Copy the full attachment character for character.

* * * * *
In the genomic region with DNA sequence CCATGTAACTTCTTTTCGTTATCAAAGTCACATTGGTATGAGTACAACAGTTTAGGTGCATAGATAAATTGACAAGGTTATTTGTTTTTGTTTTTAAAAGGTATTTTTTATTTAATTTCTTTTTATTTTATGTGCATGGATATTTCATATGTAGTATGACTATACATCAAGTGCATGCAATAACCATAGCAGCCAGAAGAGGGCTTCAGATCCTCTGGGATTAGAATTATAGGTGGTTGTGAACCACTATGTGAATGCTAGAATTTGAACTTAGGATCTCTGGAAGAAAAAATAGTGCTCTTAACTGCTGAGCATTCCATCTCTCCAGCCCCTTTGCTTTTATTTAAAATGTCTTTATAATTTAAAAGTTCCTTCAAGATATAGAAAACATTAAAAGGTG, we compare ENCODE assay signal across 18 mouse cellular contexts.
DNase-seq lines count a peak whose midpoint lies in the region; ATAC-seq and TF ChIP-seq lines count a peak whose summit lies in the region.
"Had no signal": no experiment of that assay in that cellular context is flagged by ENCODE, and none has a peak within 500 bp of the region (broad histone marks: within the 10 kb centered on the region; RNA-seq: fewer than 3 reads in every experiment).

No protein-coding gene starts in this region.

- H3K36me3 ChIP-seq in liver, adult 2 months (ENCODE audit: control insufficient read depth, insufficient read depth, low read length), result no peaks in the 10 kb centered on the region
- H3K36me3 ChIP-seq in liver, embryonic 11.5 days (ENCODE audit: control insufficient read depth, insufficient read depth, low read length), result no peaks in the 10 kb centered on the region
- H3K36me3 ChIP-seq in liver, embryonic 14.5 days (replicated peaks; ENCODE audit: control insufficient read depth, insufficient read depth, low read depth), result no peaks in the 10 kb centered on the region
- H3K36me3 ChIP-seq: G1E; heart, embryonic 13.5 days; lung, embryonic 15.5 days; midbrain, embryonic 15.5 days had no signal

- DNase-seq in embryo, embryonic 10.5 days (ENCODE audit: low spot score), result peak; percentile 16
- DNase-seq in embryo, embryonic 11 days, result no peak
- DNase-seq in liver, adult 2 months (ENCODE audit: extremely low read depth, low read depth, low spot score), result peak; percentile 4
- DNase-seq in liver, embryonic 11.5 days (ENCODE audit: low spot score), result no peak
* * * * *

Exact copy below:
In the genomic region with DNA sequence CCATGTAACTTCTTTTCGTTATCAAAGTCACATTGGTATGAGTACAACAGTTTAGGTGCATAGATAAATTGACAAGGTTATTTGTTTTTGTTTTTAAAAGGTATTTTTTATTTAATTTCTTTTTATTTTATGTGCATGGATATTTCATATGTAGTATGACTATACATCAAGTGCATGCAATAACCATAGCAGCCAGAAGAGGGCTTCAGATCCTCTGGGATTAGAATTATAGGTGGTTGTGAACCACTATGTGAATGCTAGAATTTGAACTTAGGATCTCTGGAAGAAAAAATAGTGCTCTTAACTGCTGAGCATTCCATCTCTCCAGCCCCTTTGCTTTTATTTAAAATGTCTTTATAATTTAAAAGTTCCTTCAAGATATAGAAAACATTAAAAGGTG, we compare ENCODE assay signal across 18 mouse cellular contexts.
DNase-seq lines count a peak whose midpoint lies in the region; ATAC-seq and TF ChIP-seq lines count a peak whose summit lies in the region.
"Had no signal": no experiment of that assay in that cellular context is flagged by ENCODE, and none has a peak within 500 bp of the region (broad histone marks: within the 10 kb centered on the region; RNA-seq: fewer than 3 reads in every experiment).

No protein-coding gene starts in this region.

- H3K36me3 ChIP-seq in liver, adult 2 months (ENCODE audit: control insufficient read depth, insufficient read depth, low read length), result no peaks in the 10 kb centered on the region
- H3K36me3 ChIP-seq in liver, embryonic 11.5 days (ENCODE audit: control insufficient read depth, insufficient read depth, low read length), result no peaks in the 10 kb centered on the region
- H3K36me3 ChIP-seq in liver, embryonic 14.5 days (replicated peaks; ENCODE audit: control insufficient read depth, insufficient read depth, low read depth), result no peaks in the 10 kb centered on the region
- H3K36me3 ChIP-seq: G1E; heart, embryonic 13.5 days; lung, embryonic 15.5 days; midbrain, embryonic 15.5 days had no signal

- DNase-seq in embryo, embryonic 10.5 days (ENCODE audit: low spot score), result peak; percentile 16
- DNase-seq in embryo, embryonic 11 days, result no peak
- DNase-seq in liver, adult 2 months (ENCODE audit: extremely low read depth, low read depth, low spot score), result peak; percentile 4
- DNase-seq in liver, embryonic 11.5 days (ENCODE audit: low spot score), result no peak